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This book focuses on the Juvenile Justice Act, which came into force in 2003, and the amendments to the Act that came into force in October 2012. The 2012 amendments, on the other hand, can best be understood as a response by the current federal government to the perceived limitations of the 2003 Act, as well as a response to certain Supreme Court of Canada decisions interpreting the YCJA. This issue discusses case law on statutory interpretation, recent social science literature, and changes in the political context and social perception of juvenile delinquency since the YCJA came into force. Previous editions of the book have been cited with approval by all levels of courts in Canada, including the Supreme Court of Canada. The book contains discussions on constitutional, conclusive and procedural issues relevant to juvenile justice; It also explores some of the ethical and practical issues faced by lawyers and other professionals working in the juvenile justice system. In addition, the broader social and political context of juvenile delinquency and juvenile justice issues is taken into account. Youth criminal justice law will be aimed at a wide audience, ranging from students in law and other related disciplines seeking an introduction to the law for youth in conflict with the law, to lawyers, judges, probation officers and other justice system professionals working in the field. Youth criminal justice law will be aimed at a wide audience, ranging from students in law and other related disciplines seeking an introduction to the law for youth in conflict with the law, to lawyers, judges, probation officers and other justice system professionals working in the field. This paper provides an overview of key Charter decisions concerning juveniles in the criminal justice system, starting with cases where juveniles are accused of crimes and cases where Ms are treated as victims and witnesses. The focus is on Charter jurisprudence, with a discussion of the United Nations Convention on the Rights of the Child and its implications for the interpretation of the Charter and Canadian law.

Canadian courts have recognized that minors have a special status in the criminal justice system, which is reflected in international law and legislation, and which should also be reflected in the interpretation of the Charter. In their dealings with the police and juvenile courts, this has led judges to recognize that juveniles are entitled to special protection and should therefore have broad Charter rights over adults; The courts have also upheld the constitutional validity of laws granting special protection to minors. In other contexts, however, the courts have held that the particular vulnerability of young people means that the adults who care for them, such as parents and school officials, have special powers with respect to the m; as a result, the Charter has also been interpreted in a way that has restricted the rights of young people, convinced that this is necessary to protect their interests. The most important case, which takes into account the special constitutional character of youth, R. v. B. (D.), will not be decided by the Supreme Court until after the publication of this document. It is argued that its previous decisions indicate that the Court will continue to recognize that young people are a special stage of life entitled to special recognition under the Charter by imposing an obligation on the state to determine why a juvenile offender should be treated as an adult. Nicholas Bala has been a professor in the Faculty of Law at Queen`s University since 1980.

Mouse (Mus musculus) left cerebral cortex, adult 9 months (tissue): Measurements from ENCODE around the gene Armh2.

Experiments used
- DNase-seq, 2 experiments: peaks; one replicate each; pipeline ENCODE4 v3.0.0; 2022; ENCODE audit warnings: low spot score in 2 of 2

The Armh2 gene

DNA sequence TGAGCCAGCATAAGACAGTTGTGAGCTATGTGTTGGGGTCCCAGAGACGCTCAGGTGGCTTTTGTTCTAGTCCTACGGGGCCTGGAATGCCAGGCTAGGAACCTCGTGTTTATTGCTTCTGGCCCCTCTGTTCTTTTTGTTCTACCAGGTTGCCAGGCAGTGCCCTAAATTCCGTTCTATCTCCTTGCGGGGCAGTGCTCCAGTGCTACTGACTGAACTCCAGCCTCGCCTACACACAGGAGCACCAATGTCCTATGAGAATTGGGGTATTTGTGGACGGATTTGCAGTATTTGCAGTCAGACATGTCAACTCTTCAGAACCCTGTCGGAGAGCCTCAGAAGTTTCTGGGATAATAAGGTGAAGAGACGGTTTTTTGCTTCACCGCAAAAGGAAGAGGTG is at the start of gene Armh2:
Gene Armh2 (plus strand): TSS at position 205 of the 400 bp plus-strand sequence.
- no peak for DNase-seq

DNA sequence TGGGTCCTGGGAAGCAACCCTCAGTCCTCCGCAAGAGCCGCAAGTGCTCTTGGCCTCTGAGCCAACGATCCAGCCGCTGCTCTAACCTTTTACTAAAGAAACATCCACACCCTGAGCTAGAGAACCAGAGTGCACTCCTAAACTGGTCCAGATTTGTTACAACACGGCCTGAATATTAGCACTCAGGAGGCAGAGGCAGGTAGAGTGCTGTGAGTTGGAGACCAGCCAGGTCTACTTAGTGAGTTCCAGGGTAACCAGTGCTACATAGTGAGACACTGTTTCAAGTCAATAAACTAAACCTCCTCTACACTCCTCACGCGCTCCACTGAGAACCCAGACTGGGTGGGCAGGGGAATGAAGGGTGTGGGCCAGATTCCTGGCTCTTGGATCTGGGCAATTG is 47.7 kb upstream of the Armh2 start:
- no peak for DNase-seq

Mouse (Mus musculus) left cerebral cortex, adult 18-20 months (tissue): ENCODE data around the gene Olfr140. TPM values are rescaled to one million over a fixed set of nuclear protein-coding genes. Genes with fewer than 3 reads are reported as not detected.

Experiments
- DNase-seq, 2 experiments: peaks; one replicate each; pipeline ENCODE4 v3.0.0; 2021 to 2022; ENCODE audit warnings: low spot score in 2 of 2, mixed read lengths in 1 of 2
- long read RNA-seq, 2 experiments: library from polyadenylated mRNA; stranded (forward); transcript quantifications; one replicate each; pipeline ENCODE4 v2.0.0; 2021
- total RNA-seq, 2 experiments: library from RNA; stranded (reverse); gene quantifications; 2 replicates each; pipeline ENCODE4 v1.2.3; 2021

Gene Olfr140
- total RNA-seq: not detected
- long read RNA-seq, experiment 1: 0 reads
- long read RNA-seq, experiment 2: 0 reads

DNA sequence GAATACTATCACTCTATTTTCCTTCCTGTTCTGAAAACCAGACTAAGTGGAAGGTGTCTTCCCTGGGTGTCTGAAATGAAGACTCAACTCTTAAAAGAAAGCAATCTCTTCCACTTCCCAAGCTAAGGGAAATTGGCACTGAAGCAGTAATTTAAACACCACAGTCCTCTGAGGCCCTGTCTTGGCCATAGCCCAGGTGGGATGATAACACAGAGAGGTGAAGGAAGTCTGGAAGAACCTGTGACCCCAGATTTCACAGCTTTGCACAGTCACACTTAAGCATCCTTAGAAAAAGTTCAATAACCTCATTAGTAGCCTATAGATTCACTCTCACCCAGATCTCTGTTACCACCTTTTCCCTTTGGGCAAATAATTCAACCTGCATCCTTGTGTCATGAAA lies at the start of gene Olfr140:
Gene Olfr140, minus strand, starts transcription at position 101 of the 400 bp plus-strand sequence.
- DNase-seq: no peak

Most of her teaching and research has focused on family and children`s law. Professor Bala has published numerous articles and this is the eighteenth book he has written or co-authored. Her work has been cited by all levels of court in Canada, including most recent Supreme Court of Canada decisions dealing with juvenile justice issues. Sanjeev Anand is Dean of the Faculty of Law at the University of Saskatchewan. He began his career as a lawyer whose practice was mainly devoted to the defense of juvenile offenders. He teaches and conducts research in five areas: substantive criminal law, criminal procedure law, sentencing, evidence, and constitutional law. Dean Anand`s work has been cited by courts across the country, including the Supreme Court of Canada. This book focuses on the Juvenile Justice Act, which came into force in 2003, and the amendments to the Act that came into force in October 2012.

The 2012 amendments, on the other hand, can best be understood as a response by the current federal government to the perceived limitations of the 2003 Act, as well as a response to certain Supreme Court of Canada decisions interpreting the YCJA. This issue discusses case law on statutory interpretation, recent social science literature, and changes in the political context and social perception of juvenile delinquency since the YCJA came into force. Previous editions of the book have been cited with approval by all levels of courts in Canada, including the Supreme Court of Canada. The book contains discussions on constitutional, conclusive and procedural issues relevant to juvenile justice; It also explores some of the ethical and practical issues faced by lawyers and other professionals working in the juvenile justice system. In addition, it takes into account the broader social and political context of juvenile delinquency and juvenile justice issues. “Synopsis” could belong to another edition of this title.

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